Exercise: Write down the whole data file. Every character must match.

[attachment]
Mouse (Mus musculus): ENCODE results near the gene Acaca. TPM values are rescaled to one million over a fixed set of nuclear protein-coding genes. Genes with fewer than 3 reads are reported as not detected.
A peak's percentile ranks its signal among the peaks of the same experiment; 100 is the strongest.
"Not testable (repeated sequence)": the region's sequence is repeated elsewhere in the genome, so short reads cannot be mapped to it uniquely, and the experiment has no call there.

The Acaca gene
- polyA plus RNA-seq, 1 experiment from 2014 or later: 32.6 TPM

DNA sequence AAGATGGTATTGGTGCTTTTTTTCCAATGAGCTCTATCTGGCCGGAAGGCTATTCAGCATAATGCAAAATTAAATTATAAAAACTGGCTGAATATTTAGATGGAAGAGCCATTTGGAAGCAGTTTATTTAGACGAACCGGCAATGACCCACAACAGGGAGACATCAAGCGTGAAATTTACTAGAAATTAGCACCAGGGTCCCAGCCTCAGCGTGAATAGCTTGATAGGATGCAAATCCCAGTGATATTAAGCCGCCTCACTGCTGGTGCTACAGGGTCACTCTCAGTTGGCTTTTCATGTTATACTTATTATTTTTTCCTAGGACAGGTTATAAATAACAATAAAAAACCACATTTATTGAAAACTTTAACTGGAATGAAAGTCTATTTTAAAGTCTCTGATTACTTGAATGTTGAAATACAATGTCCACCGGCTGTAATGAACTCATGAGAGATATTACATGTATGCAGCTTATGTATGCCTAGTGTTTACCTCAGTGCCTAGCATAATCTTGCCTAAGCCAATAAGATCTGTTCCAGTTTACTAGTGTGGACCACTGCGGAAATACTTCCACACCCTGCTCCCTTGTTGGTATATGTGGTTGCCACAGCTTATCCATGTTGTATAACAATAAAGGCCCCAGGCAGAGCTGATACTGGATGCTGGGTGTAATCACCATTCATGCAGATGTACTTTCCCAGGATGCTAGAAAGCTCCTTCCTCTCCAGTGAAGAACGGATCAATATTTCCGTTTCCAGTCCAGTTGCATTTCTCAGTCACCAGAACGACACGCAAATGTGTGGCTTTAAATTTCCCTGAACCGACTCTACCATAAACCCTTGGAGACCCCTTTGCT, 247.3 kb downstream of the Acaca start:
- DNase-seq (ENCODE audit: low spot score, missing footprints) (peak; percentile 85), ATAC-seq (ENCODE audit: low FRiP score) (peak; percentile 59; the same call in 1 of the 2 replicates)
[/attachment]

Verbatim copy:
Mouse (Mus musculus): ENCODE results near the gene Acaca. TPM values are rescaled to one million over a fixed set of nuclear protein-coding genes. Genes with fewer than 3 reads are reported as not detected.
A peak's percentile ranks its signal among the peaks of the same experiment; 100 is the strongest.
"Not testable (repeated sequence)": the region's sequence is repeated elsewhere in the genome, so short reads cannot be mapped to it uniquely, and the experiment has no call there.

The Acaca gene
- polyA plus RNA-seq, 1 experiment from 2014 or later: 32.6 TPM

DNA sequence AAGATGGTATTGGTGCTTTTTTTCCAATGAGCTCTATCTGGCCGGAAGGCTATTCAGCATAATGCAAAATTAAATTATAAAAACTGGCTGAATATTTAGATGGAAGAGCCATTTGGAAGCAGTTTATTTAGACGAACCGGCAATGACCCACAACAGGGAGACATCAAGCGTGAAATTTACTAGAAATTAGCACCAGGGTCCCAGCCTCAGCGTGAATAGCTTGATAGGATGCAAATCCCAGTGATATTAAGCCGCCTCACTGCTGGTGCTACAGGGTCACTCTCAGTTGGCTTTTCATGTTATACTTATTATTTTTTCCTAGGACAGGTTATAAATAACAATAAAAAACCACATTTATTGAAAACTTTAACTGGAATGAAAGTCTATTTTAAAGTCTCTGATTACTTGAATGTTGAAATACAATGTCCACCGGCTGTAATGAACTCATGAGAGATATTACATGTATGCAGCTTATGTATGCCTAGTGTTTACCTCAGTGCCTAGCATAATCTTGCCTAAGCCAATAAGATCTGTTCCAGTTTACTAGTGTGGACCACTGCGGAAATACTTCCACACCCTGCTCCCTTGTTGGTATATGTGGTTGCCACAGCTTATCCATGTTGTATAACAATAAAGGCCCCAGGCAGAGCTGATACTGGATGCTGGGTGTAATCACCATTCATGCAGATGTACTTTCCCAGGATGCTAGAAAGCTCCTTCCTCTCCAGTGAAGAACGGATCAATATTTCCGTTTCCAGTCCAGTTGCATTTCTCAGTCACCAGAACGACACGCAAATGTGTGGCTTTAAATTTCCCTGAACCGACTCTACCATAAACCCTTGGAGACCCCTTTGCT, 247.3 kb downstream of the Acaca start:
- DNase-seq (ENCODE audit: low spot score, missing footprints) (peak; percentile 85), ATAC-seq (ENCODE audit: low FRiP score) (peak; percentile 59; the same call in 1 of the 2 replicates)